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Sunday, 14 October 2012

London old and new - and a glimpse of a secret nuclear bunker

This amazing view of London is my souvenir of a  helicopter sightseeing trip over London. On a sunny autumn morning, we took off from Essex in EC130 G-SASY (right), and headed along the Thames, in one unforgettable half-hour passing iconic landmarks such as Tower Bridge, the Monument to the 1666 Great Fire of London, St Paul’s Cathedral, the Post Office Tower, and later the London Eye, Houses of Parliament and Buckingham Palace. Some of these buildings have dominated the capital's skyline for centuries but from the air, alongside new developments such as the Shard skyscraper (seen left, at 309.6m tall, the highest completed building in Europe), they looked like children's models.  
The helicopter tour was a Christmas present which came via a voucher. More details:

A bonus was the location of the helicopter landing field – just across the road from the site of the  Kelvedon Hatch secret nuclear bunker. This unassuming bungalow, shrouded by  trees (left),  is the portal to an underground world of reinforced tunnels and rooms where up to 600 military and civilian personnel, possibly even the Prime Minister, would have headed survival operations in the advent of a nuclear war. It was decomissioned in 1992, and is now owned and looked after privately. I didn’t have time to go in, but tours are available. There's even a cafeteria.   See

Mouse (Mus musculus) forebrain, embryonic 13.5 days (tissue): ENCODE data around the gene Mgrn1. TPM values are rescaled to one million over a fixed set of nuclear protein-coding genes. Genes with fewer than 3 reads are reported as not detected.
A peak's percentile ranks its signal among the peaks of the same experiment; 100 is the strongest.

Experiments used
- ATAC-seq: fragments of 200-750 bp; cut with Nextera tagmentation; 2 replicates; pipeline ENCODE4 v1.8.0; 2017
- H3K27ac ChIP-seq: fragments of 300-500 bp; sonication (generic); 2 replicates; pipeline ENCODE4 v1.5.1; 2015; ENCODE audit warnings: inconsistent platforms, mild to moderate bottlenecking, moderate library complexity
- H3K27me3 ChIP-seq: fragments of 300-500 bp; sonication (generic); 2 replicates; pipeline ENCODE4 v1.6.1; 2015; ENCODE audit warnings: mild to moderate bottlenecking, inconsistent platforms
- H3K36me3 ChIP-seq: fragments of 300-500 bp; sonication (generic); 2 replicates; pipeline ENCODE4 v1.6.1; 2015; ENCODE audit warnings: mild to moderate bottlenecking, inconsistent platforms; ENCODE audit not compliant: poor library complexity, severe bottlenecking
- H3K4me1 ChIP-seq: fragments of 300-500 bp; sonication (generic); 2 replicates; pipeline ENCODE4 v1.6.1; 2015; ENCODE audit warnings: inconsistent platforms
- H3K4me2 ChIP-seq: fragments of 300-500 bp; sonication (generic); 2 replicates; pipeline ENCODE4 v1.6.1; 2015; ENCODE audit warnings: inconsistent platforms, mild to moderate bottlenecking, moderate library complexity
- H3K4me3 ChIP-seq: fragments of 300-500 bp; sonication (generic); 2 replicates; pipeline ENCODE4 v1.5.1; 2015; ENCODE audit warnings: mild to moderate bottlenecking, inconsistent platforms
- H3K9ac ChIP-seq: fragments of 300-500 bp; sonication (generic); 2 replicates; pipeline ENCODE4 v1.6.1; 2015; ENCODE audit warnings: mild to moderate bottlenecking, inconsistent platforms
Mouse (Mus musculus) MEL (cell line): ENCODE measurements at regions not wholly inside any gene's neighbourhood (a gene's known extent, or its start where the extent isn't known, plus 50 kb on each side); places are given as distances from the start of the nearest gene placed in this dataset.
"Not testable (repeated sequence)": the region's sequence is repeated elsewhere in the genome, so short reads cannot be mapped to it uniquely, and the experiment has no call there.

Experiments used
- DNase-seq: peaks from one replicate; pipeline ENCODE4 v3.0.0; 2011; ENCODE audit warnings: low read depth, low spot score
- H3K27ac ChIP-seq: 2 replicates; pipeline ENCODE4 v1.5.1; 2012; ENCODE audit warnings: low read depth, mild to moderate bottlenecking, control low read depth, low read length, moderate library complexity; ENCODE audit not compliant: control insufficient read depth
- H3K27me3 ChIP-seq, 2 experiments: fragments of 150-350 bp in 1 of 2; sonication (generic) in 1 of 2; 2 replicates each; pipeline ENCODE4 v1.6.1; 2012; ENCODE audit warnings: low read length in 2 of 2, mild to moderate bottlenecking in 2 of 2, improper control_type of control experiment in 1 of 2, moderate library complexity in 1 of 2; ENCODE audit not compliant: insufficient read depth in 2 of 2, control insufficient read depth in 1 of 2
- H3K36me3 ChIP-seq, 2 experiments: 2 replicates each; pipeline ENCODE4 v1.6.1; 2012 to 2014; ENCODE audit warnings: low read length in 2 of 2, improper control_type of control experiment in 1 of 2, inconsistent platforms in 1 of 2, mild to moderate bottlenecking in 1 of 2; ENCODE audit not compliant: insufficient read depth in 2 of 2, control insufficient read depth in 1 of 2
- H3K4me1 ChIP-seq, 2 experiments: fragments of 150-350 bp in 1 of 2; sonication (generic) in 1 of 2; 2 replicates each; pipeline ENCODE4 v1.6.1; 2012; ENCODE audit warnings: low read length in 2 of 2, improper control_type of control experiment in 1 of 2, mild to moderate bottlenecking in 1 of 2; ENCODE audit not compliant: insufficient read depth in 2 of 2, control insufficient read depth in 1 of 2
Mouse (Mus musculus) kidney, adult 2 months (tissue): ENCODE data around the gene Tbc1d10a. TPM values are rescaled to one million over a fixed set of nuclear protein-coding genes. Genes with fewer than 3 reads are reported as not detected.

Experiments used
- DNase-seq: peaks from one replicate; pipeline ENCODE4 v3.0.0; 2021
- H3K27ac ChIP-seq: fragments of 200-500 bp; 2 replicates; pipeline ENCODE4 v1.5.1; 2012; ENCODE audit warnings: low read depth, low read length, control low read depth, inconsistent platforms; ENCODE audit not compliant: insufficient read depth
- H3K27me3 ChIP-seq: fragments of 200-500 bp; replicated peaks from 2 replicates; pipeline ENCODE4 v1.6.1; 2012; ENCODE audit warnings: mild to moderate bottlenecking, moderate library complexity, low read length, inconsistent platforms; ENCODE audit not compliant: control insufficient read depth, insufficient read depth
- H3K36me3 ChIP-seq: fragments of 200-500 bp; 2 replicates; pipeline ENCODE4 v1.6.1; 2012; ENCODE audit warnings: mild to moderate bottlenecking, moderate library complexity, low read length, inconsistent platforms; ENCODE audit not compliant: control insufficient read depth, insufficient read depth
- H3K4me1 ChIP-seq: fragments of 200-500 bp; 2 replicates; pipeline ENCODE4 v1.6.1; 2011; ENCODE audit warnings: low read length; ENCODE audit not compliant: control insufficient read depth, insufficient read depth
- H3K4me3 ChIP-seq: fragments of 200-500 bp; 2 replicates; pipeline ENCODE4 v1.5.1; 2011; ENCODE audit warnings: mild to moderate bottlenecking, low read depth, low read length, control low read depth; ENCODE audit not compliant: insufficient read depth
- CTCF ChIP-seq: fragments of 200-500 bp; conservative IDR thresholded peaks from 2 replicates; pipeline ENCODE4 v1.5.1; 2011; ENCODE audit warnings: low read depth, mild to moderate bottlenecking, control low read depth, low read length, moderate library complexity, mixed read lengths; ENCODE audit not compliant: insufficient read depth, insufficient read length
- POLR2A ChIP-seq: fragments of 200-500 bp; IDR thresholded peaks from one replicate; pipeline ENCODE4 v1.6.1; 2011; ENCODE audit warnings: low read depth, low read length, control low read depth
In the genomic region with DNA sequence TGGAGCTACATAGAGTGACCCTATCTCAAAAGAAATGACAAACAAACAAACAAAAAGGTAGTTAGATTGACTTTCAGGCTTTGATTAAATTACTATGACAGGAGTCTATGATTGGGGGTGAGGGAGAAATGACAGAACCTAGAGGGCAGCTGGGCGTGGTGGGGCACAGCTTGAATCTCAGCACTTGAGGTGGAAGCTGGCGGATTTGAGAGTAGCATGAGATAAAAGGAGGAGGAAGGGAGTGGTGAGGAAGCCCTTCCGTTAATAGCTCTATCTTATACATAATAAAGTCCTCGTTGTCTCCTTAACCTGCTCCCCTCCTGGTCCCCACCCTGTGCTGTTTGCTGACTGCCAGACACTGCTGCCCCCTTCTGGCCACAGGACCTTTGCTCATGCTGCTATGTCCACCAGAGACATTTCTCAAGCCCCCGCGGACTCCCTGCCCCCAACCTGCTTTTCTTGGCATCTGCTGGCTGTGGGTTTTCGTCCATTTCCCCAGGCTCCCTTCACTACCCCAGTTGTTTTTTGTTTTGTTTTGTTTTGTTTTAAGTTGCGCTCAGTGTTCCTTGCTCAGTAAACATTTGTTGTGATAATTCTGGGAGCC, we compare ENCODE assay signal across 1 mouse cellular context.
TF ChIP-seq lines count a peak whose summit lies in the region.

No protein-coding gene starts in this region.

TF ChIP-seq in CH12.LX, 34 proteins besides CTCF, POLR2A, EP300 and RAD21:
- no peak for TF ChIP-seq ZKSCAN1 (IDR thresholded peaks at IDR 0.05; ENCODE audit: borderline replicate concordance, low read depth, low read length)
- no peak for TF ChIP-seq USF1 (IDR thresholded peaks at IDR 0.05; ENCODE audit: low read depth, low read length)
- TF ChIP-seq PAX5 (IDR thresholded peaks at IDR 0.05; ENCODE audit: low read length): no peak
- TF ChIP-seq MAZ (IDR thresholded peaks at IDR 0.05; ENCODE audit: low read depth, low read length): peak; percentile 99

Tuesday, 9 October 2012

A Handmade Revolution?

I’ve discovered a great new TV series featuring traditional crafts, currently on BBC2 each afternoon at 1545. Paul Martin’s Handmade Revolution hopes to inspire people to try their hand at some of these skills and so keep them alive. The first episode included some imaginative silver jewellery, cute felted wool trolls, traditional rag rugging, a beautiful glass bowl shaped like an orchid (by graphic designer Laura Hart) and – the judges’ favourite – Tony Evans’ eye-catching horse sculpted from waste copper pipes.

The programme travels round the country, showcasing the work of local craftspeople, while Paul Martin discovers the techniques behind their creations. Over the next two weeks, the three judges, all professionals in the craft world (from left Piyush Suri, Mary Jane Baxter and Glenn Adamson) look at everything from pottery and stone carving to toy-making and even some imaginative knitting. Each day they select one favourite item and these will all go on display at the Victoria and Albert Museum in London for four weeks from the middle of October.

The BBC has also produced a free booklet to support the series, with more details about crafting in Britain and ideas for projects.

More about Tony Evans and his horse sculptures at: